No, under the current formalization, even if we are not in class C we have to trust A[C] over our own beliefs. Specifically, we need for any X and information about A[C] . But then if we are given the info that , then we have:

(definition of universality)

(plugging in the specific info we have)

(If we are told that A[C] says Y, then we should expect that A[C] says Y)

Putting it together, we have , that is, given the information that A[C] says Y, we must expect that the answer to X is Y.

This happens because we don't have an observer-independent way of defining epistemic dominance: even if we have access to the ground truth, we don't know how to take two sets of beliefs and say "belief set A is strictly 'better' than this belief set B" [1]. So what we do here is say "belief set A is strictly 'better' if this particular observer always trusts belief set A over belief set B", and "trust" is defined as "whatever we think belief set A believes is also what we believe".

You could hope that in the future we have an observer-independent way of defining epistemic dominance, and then the requirement that we adopt A[C]'s beliefs would go away.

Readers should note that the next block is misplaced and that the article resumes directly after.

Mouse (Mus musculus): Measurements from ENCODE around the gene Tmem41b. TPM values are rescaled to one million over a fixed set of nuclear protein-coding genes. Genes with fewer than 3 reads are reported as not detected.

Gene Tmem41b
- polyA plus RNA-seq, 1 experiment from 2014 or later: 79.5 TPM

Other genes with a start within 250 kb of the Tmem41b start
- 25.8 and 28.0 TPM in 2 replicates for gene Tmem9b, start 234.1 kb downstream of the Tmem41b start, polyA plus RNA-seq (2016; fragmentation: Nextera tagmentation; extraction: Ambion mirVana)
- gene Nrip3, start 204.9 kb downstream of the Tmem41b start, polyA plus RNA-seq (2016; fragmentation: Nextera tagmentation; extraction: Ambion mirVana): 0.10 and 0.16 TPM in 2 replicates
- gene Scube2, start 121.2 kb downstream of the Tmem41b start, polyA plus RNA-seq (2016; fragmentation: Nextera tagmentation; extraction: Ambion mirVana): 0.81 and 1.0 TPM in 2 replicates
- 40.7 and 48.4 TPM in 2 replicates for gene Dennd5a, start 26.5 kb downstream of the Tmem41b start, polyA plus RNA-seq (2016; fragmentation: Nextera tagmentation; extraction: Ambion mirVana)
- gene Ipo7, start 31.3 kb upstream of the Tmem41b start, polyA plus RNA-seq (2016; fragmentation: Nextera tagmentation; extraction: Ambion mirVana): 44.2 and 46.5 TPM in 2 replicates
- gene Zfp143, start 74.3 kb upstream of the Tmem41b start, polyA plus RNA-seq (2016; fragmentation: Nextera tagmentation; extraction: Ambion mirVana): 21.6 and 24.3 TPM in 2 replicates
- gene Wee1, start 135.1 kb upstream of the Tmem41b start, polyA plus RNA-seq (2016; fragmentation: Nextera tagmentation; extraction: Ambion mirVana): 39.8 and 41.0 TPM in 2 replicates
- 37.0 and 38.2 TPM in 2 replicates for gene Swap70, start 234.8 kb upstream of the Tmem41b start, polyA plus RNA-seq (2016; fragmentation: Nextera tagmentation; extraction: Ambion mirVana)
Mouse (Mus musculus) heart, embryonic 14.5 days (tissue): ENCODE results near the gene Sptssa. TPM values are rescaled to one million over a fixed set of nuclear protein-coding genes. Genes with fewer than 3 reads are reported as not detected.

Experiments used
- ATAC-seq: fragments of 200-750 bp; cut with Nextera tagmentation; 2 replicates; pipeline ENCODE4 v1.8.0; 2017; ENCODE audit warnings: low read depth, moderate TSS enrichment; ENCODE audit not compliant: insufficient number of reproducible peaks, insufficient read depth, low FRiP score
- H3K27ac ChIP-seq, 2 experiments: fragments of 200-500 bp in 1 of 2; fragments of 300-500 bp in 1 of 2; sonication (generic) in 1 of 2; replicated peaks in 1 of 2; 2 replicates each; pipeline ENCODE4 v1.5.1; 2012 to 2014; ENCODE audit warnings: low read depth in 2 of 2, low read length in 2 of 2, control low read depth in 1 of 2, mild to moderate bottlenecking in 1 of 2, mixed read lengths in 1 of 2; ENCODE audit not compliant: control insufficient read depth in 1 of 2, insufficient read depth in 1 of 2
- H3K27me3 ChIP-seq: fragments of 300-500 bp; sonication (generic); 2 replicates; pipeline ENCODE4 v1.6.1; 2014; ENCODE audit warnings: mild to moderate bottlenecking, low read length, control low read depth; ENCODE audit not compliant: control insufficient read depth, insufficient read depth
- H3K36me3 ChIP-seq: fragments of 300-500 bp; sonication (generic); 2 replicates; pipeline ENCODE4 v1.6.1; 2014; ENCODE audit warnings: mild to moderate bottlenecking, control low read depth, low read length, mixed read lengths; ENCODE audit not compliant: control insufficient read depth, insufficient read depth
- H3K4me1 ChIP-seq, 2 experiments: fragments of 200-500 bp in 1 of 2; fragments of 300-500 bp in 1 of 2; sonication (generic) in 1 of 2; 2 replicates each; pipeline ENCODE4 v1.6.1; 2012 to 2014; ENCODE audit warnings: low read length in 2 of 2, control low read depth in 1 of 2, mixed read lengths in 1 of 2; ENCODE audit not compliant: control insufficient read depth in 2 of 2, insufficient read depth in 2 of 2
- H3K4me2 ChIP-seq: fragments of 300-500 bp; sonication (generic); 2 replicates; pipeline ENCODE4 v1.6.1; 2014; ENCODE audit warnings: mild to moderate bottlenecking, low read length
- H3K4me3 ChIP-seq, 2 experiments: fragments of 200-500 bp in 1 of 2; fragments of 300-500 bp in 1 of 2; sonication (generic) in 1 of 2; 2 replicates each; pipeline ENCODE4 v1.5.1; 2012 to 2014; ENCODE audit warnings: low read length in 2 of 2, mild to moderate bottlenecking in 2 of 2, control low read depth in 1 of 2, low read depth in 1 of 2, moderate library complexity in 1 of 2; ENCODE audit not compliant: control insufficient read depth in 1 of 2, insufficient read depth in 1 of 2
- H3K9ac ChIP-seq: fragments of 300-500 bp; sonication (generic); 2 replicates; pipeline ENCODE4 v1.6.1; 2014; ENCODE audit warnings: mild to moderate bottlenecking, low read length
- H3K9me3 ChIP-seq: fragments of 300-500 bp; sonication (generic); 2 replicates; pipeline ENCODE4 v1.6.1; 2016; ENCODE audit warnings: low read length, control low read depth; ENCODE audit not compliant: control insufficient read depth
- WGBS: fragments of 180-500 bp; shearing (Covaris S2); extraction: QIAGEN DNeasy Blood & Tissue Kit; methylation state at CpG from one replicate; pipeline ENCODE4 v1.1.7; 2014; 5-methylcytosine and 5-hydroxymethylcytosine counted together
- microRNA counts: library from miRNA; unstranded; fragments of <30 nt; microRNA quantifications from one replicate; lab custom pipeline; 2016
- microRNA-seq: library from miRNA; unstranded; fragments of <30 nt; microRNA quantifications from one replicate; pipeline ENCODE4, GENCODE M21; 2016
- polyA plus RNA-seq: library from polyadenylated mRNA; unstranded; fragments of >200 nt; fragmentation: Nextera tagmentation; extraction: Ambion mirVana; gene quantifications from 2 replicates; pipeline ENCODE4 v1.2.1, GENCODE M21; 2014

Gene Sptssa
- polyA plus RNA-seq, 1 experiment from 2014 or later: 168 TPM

1. We could say that a set of beliefs is 'strictly better' if for every quantity X its belief is more accurate, but this is unachievable, because even full Bayesian updating on true information causes you to update in the wrong direction for some quantities, just by bad luck. ↩︎
Comment by rohinmshah on Outer alignment and imitative amplification · 2020-01-10T02:50:53.270Z · score: 5 (2 votes) · LW · GW
a loss function is outer aligned at optimum if all the possible models that perform optimally according that loss function are aligned with our goals—that is, they are at least trying to do what we want.

Why is the word "trying" necessary here? Surely the literal optimal model is actually doing what we want, and never has even benign failures?

The rest of the post makes sense with the "trying to do what we want" description of alignment (though I don't agree with all of it); I'm just confused with the "outer alignment at optimum" formalization, which seems distinctly different from the notion of alignment used in the rest of the post.

Comment by rohinmshah on [AN #80]: Why AI risk might be solved without additional intervention from longtermists · 2020-01-08T17:20:42.272Z · score: 3 (2 votes) · LW · GW
For a "local search NAS" (rather than "random search NAS") it seems that we should be considering here the set of ["almost-AGI architectures" from which the local search would not find an "AGI architecture"].
The "$1B NAS discontinuity scenario" allows for the $1B NAS to find "almost-AGI architectures" before finding an "AGI architecture".

Agreed. My point is that the $100M NAS would find the almost-AGI architectures. (My point with the size ratios is that whatever criterion you use to say "and that's why the $1B NAS finds AGI while the $100M NAS doesn't", my response would be that "well, almost-AGI architectures require a slightly easier-to-achieve value of <criterion>, that the $100M NAS would have achieved".)